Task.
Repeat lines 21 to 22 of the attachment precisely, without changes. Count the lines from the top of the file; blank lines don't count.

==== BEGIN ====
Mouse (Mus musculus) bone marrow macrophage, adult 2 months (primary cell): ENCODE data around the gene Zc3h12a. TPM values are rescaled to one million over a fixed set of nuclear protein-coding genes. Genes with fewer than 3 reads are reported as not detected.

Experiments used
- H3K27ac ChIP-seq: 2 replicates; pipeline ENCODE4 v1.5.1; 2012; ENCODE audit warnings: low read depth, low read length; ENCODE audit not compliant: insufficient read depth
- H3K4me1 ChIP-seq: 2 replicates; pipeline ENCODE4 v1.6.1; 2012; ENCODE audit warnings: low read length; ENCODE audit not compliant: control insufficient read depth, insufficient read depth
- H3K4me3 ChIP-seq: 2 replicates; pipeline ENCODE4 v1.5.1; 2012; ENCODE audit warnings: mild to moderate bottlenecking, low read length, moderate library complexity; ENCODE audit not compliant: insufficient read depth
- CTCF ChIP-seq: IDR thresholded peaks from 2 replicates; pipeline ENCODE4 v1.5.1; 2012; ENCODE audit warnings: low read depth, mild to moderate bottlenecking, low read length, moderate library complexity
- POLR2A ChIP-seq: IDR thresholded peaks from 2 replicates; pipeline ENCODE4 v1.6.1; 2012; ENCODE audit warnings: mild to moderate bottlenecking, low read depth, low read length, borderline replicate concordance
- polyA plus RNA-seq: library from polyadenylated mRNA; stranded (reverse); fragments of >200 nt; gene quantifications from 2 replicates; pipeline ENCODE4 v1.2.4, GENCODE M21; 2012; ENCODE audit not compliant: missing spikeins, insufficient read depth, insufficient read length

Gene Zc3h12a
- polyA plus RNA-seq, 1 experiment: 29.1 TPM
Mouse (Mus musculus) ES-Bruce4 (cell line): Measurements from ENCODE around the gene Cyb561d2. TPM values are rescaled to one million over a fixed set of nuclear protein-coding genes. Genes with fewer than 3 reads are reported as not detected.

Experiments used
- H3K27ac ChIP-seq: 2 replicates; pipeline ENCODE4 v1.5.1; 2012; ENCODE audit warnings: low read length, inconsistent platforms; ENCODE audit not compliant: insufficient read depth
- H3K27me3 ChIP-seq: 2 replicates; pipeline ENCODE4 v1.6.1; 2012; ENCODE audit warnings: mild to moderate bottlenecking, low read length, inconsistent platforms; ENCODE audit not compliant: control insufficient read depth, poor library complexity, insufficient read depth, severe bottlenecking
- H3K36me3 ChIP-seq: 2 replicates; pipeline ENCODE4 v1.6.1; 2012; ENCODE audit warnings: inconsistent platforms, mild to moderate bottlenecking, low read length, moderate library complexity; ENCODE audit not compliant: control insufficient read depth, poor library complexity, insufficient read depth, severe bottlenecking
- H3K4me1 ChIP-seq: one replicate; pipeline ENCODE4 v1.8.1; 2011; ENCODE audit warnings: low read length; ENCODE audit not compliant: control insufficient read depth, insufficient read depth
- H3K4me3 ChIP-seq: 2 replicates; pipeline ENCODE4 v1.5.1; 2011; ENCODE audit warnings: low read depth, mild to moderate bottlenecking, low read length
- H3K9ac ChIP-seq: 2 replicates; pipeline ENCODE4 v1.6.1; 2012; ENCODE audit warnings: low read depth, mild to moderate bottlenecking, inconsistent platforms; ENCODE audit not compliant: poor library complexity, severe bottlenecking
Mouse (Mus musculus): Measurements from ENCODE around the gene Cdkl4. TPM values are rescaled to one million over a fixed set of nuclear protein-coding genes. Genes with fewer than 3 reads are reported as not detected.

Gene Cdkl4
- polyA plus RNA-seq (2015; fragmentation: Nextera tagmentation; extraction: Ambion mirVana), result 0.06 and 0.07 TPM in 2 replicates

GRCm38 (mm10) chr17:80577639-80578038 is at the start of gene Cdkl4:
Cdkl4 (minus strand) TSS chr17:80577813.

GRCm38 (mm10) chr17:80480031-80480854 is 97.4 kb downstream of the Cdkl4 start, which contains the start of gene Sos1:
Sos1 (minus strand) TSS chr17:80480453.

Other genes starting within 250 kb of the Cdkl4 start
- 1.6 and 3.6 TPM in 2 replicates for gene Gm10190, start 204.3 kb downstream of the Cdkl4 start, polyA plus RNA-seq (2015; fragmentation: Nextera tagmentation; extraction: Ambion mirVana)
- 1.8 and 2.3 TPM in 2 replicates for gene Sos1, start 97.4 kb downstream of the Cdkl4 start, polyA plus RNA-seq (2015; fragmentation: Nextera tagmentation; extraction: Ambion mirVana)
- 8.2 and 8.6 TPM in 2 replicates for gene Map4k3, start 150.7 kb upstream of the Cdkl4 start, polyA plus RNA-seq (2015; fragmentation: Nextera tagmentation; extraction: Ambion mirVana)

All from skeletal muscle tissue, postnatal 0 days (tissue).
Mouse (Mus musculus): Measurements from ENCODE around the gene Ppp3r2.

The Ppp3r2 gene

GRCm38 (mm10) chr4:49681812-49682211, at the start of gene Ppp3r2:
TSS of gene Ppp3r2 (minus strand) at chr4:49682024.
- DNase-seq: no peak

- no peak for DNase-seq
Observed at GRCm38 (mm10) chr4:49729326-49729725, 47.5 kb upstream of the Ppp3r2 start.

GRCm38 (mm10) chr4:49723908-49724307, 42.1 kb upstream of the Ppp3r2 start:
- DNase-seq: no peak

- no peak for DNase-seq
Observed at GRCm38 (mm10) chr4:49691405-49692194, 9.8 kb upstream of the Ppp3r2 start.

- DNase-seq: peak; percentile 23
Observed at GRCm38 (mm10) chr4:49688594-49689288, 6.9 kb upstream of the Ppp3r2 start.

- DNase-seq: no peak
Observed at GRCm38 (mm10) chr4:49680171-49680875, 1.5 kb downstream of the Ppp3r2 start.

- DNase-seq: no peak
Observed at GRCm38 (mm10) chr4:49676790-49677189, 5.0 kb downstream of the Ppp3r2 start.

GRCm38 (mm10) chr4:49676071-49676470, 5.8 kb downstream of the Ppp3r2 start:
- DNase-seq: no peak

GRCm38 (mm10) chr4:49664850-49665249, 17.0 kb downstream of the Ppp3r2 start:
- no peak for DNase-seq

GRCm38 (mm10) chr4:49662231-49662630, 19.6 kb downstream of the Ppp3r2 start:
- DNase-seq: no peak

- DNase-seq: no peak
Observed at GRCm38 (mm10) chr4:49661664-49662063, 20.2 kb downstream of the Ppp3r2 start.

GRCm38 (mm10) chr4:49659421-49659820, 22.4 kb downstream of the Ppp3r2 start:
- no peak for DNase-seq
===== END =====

- polyA plus RNA-seq (2015; fragmentation: Nextera tagmentation; extraction: Ambion mirVana), result 0.06 and 0.07 TPM in 2 replicates

GRCm38 (mm10) chr17:80577639-80578038 is at the start of gene Cdkl4: